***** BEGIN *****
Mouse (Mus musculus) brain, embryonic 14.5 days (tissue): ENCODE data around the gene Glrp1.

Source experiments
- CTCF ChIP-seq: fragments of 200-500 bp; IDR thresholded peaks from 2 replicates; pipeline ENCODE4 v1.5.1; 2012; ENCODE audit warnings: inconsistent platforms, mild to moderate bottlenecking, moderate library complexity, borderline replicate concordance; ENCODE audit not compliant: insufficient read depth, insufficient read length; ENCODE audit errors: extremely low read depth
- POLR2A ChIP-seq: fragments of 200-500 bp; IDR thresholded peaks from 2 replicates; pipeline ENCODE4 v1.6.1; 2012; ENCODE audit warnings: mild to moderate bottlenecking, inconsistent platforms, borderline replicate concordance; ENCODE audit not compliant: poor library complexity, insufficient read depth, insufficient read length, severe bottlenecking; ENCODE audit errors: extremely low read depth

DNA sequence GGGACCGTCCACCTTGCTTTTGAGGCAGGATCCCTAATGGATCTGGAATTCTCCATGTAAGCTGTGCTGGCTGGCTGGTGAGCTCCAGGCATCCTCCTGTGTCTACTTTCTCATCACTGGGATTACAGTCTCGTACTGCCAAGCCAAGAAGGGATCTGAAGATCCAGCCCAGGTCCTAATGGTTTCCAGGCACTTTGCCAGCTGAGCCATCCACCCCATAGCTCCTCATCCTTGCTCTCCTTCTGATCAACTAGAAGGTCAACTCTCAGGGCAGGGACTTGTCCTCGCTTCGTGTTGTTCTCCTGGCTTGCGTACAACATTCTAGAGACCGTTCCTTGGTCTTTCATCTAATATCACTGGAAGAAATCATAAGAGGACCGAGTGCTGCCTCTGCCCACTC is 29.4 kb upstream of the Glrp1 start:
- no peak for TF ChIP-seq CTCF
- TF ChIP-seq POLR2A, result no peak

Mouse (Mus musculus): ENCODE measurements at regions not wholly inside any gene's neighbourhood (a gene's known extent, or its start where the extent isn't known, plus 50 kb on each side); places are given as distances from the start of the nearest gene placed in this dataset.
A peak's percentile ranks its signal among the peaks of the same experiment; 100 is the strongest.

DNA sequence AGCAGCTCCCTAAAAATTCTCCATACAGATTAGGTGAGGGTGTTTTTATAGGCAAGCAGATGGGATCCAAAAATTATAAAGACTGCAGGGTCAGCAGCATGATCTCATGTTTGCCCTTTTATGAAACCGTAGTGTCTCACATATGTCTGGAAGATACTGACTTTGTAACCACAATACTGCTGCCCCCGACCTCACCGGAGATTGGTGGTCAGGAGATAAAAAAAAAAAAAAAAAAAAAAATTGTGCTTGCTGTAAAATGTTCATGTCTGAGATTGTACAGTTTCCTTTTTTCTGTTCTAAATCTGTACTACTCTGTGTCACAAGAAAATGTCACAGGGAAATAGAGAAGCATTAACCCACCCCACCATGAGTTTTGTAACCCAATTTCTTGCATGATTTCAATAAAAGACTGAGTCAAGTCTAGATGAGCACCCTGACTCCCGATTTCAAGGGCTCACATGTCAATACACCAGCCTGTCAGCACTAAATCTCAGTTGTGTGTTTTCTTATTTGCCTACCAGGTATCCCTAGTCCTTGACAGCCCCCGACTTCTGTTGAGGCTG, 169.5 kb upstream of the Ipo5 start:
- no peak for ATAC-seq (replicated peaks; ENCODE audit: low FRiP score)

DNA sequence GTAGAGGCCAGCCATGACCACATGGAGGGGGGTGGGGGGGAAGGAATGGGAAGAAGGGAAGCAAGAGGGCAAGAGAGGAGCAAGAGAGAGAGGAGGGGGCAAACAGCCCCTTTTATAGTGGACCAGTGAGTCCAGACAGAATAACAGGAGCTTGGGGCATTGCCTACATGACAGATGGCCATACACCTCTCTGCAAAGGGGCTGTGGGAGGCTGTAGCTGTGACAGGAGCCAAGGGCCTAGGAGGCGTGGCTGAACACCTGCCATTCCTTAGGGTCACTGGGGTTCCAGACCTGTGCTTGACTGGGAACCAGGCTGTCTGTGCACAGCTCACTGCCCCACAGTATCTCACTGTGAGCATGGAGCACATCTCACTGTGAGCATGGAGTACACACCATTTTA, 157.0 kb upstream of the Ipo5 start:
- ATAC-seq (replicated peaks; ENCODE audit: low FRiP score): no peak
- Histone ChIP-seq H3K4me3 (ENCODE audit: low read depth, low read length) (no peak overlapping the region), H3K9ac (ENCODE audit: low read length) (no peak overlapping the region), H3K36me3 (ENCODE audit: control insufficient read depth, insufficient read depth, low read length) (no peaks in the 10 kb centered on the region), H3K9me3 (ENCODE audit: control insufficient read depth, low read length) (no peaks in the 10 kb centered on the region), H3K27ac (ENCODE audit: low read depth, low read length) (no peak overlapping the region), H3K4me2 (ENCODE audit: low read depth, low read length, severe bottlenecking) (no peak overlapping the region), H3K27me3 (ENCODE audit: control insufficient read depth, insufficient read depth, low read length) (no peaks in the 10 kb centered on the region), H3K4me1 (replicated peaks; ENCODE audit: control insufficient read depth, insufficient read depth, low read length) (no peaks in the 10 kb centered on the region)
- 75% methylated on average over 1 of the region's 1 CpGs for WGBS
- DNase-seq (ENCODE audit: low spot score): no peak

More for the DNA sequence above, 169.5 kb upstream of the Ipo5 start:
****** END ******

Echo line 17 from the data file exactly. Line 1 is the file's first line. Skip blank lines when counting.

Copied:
More for the DNA sequence above, 169.5 kb upstream of the Ipo5 start: